GEOFF STEVENS MEMORIAL POETRY PRIZE 2018 IS NOW OPEN
Gill Lambert is a poet and teacher from Yorkshire. She has been published in The Interpreter’s House , by Indigo Dreams, Beautiful Dragons, Paper Swans Press and Half Moon Press; and on-line by The Fat Damsel, Clear Poetry, and Poetry Space.
She won the 2016 Ilkley Literature Festival Open mic competition and was commended in the Mother’s Milk Pamphlet Competition 2016.
Gill runs the “Shaken in Sheeptown” poetry night in Skipton and comperes at Word Club in Leeds.
138 x 216mm
£6.00 + P&P UK
PUB: SEPTEMBER 2017
The ‘Uninvited Guests’, within this pamphlet are those which present themselves as muses to the poet, unbidden: a sentence overheard, a programme on the television, the name of an ex. They are emotions, or the occasional ghost, real or imagined. They can be as welcome as the kiss of a lover or as unwanted as thoughts which cram into a wakeful head in the early hours.
‘Gill Lambert’s elegant yet comfortable, chatty tone is laden with hidden barbs, charting sudden jolts of feeling and whirlpools of memory within the common-place.’
‘In a voice at once confident and reflective, Lambert shows the intimacy of human encounters with the living and the departed, visiting a meticulously peopled past and present with compassion and humour.’ Hannah Stone
‘Gill Lambert’s poems are rich in the nuances and implications of life’s small details. Uninvited Guests quietly demonstrates the variety of things that make – and sometimes break – our lives.’
It began when they were young,
with skin firm as Pippins, flesh
creamy and yielding. She felt it first;
a longing turning to addiction,
the pull of womb on nipples,
prick of desire, sharp as cider.
She gave him her summers; golden days,
delicious afternoons melting into dusk.
He moved under her, dissolving
into her, his seeds scattering on her bed
with its apple wood frame and sheets
as thin as her marriage vows.
Because promises are difficult to keep
when there’s nothing else to do but be a wife.
At night she lay in a stifling embrace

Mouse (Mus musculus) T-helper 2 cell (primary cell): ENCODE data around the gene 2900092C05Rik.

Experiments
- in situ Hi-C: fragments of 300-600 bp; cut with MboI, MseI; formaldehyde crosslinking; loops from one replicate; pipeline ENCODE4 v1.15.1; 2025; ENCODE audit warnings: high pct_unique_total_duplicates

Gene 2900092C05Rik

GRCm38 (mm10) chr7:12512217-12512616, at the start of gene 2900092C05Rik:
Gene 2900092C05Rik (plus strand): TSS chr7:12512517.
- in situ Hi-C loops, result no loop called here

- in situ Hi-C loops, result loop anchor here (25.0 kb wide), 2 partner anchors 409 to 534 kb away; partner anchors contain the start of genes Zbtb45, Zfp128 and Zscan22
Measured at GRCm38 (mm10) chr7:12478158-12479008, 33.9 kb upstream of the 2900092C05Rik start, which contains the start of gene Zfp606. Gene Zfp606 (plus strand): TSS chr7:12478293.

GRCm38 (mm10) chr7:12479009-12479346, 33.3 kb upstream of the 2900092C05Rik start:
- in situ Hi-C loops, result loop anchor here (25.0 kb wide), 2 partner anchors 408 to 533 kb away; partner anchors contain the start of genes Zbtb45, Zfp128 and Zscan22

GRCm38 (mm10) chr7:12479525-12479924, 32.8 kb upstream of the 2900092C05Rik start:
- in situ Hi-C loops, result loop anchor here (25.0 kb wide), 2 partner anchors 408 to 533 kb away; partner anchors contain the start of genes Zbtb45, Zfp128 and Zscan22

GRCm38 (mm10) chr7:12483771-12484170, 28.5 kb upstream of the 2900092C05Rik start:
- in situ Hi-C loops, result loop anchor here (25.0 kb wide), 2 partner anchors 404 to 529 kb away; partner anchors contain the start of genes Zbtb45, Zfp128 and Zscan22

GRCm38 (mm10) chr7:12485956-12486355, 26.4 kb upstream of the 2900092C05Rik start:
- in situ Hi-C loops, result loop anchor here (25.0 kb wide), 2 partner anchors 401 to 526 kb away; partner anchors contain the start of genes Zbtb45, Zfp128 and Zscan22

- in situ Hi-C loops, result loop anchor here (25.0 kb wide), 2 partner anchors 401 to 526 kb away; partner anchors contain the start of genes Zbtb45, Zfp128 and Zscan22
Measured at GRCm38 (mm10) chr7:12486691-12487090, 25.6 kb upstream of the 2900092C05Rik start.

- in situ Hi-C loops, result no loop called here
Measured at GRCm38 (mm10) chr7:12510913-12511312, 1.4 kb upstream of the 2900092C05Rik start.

and closed her body on serpentine fingers
that found their way in. She woke
to an apathy that lasted till the first bite.
But fermented love grows mould.
His worship of her soured, deceit
of the forbidden turned lust to mush,
with every fall. Her breasts, once ripe
and full, grew wizened like forgotten fruit,
her mouth bruised and purple.
Now she takes her drug in liquid form,
pressed apples tasting of the summers
spent cultivating devotion. Oozing
into her bed, her bloated body desires
nothing now but to drink, craving the high
it gives her, sick from the aftertaste.
That Kind of Snow
You had wanted snow,
though not the cruel cold of an Afghan winter,
that crept inside your sleeping bag
and froze the dampness in your socks.
There the snow fell suddenly
on a landscape that you’d come to know,
turning it back into an enemy.
No, not that kind of snow, but
snow that falls here on our hills
and sprinkles tops of walls,
the kind of snow that whispers in the night,
sighing over streets and fields, stays for days,
to disappear in pools of slush.
Your snow lay thick on corrugated iron,
and on flimsy make-shift walls,
where you shivered in the dark,
waiting for a dawn that showed the scars;
conflict; the thief that took whole men
and sent them back in halves, or quarters.
You had wanted soft, expected snow,
the snow that falls in lanes and covers gardens,
where footprints are the proof of destination.
I sat until the light went, reading
other people’s poetry and trying
to make some sense out of my own.
Eventually I raised my head
to pink clouds and a black stain
of nameless birds moving
over the spring sky, perhaps
coming home in answer
to a change in the air.
I’ve had an hour of near
silence, but now muffled squawks
of neighbours’ voices pushing
through walls remind me
of my own family’s needs.
For a while, nothing else matters
but who wants carrots?
and reuniting odd socks with their siblings.
Later I’ll look at the few words
I’ve written and rescue my fragile
eggs of thought, smothered
by fat cuckoos in a nest of meaning.
‘And though you want him to last forever,
you know he never will…’ Cat Stevens – Oh Very Young
The sand’s the same – biscuit darkening
to caramel, brown sugar, dissolving
into cappuccino foam. The café’s there,
from where you’d buy your endless
cups of tea, but the polystyrene cups
have gone. Now they’re selling
Fair Trade in recycled cardboard –
pasties from an artisan.
A thwack from someone’s tennis ball
against a cricket bat, like when
you slogged ours for a six. Then,
my heels kicked up the beach,
you stood and laughed, flares
flapping at your ankles; jeans
with patches spelt your love for them.
Dads are building sandcastles,
towels mark their boundaries,
windbreaks battering and crackling.
Surfer dudes with dreadlocks and tattoos
scan a turquoise sea that deepens
to the indigo horizon, then denim blue,
fading up to the sky.
The waves erase my footprints.
I’m leaving nothing behind,
it only makes the goodbye harder.